Summary: This sermon looks at another type of wilderness experience, one of our own making.

King David’s Story of Sin and Redemption

2 Samuel 11:1-5

In this series, we’re looking at five OT characters who experienced the wilderness in their lives, both physically and spiritually. The Judean wilderness was rugged and barren and it was a place of hopelessness and despair. It came to represent the adverse and difficult times we often experience in our lives. Every one of us is going to experience the wilderness, times of despair, hopelessness, pain, suffering and difficulty. As painful as it can be, it can often be a rich time of personal and spiritual growth. From the stories of these Biblical characters and their wilderness experiences we see what we can learn from them which will serve us as we go through our own wilderness experience.

Last week, we looked at the story of Ruth and Naomi and today we are going to look at the wilderness experience of Naomi’s great grandson, David. David had an incredible upbringing. As a boy he fought the great giant Goliath and killed him in battle. His musical ability soothed King Saul in his struggles with his sanity. He rose to become a great military leader. But as his victories on the battlefield grew, so did his popularity amongst the people. And King Saul became jealous and eventually tried to kill David to preserve his own throne. This was just one of David’s wilderness experience. He had many more in his life. Thus far in this series we have looked at wilderness experiences that have been thrust on us by others or tragedies in our lives. Today, we’re going to look at another type of wilderness experience of his own making. David’s sinful choice and his subsequent wilderness experience teaches us is that sometimes we make choices which lead to our own wilderness experience. These are the consequences of our choices we make and they can be very painful. These are times when we feel separated from God and from others and we feel great shame and guilt. Today, we will learn what God does when we sin and experience great shame and guilt and what happens when we return to Him.

David lived 1000 years before Christ and is one of the towering figures of faith in the OT and the faith of the Israelites. Sixty-four chapters are devoted to telling the story of David. More than even Jesus himself and half of the Psalms were either written by David or about David or in honor of David. The Scriptures tell us that David was a man after God’s own heart. He followed th Law, built the Temple for God, gave all of himself to God and did what was right in God’s sight. David becomes the example for all other Kings to follow and the measure by which all other Kings are judged. He even becomes the example of what what the Messiah would be as Jesus is called the son of David. So David was revered in Biblical times and even today, the flag of Israel today has the star of David on it. Every Israelits was told the stories of David as they were growing up and so everyone knew them and loved Him. David’s stories were used to teach the Israelites about faith and life and morality.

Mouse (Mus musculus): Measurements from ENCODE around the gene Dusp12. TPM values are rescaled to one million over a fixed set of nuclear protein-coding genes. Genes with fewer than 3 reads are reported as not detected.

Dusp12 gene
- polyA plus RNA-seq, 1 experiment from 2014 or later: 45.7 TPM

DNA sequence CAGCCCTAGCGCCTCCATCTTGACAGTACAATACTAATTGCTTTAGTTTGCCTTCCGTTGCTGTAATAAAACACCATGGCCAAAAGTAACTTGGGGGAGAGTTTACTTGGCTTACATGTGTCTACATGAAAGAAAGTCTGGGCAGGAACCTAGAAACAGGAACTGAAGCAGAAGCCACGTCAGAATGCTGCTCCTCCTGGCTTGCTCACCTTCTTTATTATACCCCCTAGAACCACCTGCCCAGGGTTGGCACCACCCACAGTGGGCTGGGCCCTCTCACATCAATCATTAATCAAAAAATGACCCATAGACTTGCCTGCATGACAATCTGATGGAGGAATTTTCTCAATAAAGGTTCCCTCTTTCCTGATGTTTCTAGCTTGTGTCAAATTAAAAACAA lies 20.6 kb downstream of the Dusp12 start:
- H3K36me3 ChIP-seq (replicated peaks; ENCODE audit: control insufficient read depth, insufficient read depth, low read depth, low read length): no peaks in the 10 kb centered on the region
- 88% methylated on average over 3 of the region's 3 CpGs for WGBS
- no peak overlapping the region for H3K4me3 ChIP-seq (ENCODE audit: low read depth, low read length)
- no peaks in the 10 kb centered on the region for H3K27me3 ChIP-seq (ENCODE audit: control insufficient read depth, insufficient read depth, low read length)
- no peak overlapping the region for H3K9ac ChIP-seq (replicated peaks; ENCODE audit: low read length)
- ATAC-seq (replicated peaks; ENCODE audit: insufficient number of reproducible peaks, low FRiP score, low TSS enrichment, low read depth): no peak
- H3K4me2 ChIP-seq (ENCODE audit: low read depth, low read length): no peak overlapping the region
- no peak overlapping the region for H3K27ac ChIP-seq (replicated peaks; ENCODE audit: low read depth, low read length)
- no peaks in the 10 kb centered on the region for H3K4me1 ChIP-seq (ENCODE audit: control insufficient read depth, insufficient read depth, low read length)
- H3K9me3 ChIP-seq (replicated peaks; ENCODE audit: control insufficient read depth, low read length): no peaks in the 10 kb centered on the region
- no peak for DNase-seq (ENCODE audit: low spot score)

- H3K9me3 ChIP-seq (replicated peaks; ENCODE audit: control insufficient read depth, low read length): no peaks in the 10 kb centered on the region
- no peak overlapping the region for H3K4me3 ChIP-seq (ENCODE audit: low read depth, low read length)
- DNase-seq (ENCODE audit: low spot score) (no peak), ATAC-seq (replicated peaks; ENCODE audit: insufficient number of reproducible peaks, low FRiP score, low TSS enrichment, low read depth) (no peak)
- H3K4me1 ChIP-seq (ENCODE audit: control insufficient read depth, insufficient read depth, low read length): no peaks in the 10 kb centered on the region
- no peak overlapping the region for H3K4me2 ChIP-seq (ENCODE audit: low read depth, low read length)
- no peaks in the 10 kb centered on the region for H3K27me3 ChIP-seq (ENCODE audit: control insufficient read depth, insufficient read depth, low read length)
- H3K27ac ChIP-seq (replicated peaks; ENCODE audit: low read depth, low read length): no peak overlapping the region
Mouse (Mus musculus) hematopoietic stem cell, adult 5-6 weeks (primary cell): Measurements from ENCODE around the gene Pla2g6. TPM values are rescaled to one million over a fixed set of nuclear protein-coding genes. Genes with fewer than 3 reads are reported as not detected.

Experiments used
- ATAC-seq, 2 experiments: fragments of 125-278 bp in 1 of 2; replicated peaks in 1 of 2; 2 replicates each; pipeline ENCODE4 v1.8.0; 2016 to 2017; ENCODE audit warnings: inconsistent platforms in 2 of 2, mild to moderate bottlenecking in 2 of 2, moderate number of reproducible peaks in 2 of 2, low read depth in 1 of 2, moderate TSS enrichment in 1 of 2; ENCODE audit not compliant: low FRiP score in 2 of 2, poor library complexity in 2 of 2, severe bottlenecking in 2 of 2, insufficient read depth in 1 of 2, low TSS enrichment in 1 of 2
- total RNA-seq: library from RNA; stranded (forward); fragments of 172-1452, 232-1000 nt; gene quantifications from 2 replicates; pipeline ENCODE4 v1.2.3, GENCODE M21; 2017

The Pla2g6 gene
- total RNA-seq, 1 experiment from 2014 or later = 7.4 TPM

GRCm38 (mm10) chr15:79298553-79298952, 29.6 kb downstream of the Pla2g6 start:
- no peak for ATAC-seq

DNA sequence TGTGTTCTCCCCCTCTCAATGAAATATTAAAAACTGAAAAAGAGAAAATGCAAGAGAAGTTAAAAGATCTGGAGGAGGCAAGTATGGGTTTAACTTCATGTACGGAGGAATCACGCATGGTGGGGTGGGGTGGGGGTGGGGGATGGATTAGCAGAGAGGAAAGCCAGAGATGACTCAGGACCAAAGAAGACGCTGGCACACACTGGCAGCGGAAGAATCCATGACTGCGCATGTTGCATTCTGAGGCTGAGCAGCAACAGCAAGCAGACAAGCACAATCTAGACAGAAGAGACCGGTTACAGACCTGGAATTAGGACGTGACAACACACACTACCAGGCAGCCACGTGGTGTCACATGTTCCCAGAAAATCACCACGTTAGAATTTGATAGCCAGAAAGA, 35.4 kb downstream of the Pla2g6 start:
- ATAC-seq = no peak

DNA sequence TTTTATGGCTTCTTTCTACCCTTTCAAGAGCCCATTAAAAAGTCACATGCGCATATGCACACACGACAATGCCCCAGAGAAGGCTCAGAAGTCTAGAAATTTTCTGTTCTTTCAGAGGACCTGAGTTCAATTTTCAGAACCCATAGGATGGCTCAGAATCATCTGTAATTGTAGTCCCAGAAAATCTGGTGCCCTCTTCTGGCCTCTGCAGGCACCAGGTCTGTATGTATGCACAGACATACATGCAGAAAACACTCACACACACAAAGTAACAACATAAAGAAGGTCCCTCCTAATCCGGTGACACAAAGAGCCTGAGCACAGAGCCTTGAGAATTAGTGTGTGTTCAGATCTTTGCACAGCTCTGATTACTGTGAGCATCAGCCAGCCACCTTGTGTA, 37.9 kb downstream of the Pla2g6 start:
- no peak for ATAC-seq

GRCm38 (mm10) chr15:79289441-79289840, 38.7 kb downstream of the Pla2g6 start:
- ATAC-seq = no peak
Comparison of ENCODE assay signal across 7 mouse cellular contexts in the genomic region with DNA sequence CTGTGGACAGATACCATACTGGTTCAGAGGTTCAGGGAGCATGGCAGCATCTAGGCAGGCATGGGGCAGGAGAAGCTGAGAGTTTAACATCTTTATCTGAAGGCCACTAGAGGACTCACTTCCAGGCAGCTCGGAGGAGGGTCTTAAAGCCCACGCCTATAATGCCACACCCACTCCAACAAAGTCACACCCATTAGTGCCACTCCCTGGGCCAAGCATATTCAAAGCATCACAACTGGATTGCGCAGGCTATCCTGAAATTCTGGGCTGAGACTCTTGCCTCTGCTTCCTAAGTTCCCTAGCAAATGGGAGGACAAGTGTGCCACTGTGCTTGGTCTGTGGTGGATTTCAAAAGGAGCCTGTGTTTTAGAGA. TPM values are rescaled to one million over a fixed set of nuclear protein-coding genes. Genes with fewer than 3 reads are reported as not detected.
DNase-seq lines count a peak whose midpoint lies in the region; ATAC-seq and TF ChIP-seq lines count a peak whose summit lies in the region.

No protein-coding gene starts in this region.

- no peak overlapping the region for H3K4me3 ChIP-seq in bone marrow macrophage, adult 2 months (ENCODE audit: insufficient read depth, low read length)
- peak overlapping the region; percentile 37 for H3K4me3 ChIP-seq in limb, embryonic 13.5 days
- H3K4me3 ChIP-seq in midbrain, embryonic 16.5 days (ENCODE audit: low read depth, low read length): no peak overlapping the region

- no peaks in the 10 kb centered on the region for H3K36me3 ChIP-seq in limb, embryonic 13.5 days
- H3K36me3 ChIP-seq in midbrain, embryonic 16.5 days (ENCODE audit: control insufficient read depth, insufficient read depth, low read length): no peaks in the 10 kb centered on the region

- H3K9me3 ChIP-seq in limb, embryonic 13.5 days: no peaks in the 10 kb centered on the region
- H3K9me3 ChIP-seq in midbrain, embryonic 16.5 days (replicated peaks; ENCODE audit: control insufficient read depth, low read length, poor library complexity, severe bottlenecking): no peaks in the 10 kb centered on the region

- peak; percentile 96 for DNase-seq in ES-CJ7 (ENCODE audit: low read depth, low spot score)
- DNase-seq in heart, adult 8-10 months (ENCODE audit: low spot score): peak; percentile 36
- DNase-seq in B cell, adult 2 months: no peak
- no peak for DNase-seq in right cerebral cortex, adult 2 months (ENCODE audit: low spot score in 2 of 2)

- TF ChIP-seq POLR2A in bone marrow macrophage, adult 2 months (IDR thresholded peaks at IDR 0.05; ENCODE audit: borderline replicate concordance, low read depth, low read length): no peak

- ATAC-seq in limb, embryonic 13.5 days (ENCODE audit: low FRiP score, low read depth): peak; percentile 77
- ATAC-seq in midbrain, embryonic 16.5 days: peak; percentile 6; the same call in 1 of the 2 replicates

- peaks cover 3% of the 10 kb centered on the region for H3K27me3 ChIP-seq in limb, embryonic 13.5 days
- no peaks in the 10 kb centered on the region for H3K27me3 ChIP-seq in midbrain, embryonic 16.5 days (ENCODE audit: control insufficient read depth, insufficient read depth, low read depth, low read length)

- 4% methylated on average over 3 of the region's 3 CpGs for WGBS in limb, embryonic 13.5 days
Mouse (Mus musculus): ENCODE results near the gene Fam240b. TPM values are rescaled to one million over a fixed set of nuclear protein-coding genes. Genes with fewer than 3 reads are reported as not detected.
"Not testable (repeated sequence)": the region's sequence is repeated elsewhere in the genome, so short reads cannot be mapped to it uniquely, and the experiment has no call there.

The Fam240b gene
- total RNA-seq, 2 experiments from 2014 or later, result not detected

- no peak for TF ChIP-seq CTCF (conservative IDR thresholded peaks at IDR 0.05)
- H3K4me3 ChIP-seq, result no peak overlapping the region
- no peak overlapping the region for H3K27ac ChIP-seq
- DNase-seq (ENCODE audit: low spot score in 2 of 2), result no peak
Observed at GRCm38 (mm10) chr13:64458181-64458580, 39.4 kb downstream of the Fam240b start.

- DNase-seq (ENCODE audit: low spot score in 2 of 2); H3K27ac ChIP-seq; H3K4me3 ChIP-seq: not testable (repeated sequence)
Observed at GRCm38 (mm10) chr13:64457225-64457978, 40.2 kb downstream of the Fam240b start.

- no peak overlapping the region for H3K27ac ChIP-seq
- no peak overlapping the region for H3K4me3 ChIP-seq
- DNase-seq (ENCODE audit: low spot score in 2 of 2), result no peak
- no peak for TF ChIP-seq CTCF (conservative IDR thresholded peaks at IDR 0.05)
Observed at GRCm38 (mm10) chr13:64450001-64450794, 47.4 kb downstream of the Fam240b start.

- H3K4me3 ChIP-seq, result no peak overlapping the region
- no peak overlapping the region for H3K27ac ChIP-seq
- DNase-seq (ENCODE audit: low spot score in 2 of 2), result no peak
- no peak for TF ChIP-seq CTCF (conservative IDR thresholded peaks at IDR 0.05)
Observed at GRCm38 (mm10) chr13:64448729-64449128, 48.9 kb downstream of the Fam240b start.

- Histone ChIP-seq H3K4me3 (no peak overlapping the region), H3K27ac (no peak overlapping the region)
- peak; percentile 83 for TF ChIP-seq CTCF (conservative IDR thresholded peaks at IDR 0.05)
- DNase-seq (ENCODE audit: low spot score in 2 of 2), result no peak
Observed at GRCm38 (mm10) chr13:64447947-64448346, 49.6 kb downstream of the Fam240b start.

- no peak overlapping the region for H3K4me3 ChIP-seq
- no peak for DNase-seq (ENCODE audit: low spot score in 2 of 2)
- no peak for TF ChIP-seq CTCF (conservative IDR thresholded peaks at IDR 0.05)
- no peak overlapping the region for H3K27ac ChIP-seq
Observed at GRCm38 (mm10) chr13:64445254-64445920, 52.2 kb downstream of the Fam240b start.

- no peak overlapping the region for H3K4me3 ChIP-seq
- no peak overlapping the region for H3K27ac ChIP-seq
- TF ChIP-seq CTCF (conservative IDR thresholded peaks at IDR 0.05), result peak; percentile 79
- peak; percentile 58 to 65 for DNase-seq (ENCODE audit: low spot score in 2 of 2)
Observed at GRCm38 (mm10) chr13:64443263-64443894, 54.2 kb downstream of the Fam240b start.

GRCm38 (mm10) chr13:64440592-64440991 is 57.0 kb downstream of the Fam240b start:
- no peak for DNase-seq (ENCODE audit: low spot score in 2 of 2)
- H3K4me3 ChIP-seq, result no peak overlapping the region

The story of David and Bathsheba was probably not told to children but to adults with lessons about how we are to lives and what happens when we make selfish and sinful decisions. David’s sin teaches that success can lead us to a skewed perspective of ourselves and our perception of what is right and wrong. Sometimes when we reach the peak of success, we forget that the rules still apply to us. This is the affect of power which can bring a sense of entitlement. David rose from a servant boy to a successful warrior to a great General and finally to become the King of Israel and led that nation to become the largest it would ever be and the wealthiest it would ever be. But something along the way changed inside David. He used to lead his soldiers into battle and but our Scripture today says that now he sends them off to battle and remains in the comfort of his palace One afternoon as David is walking on the balcony of his palace, he sees a woman bathing. Now this man who was a man after God’s own heart, what should have been his honorable response? He should have turned away and gone in to read his copy of Sports Illustrated and come back to balcony later on. But that is not what David does. David inquires about the woman and finds out that she is married to one of his soldiers who has gone off to battle. He should have stopped right there but he didn’t. He has that desire rise within him and rather than let it go, he pursues it. This is the struggle with temptation. So what does David do? He has her brought to him and then they sleep together. Not only is this a pursuit of lust, it is also an abuse of power. Bathsheba, a woman with no rights and no voice in Israelite society, has no choice but to sleep with David because he is the King, the most powerful man in the nation who can put someone to death at the blink of an eye. And so she is forced to sleep with the King maybe not physically forced but certainly politically and socially. There is a word for this: rape. So David gives in to temptation and this leads him into a wilderness experience of his own creation. Have you ever been there, where you made a decision which you knew was wrong but you did it anyway? And then you find yourself immersed in guilt, shame and embarrassment. That’s where David is headed. He just doesn’t know it yet.

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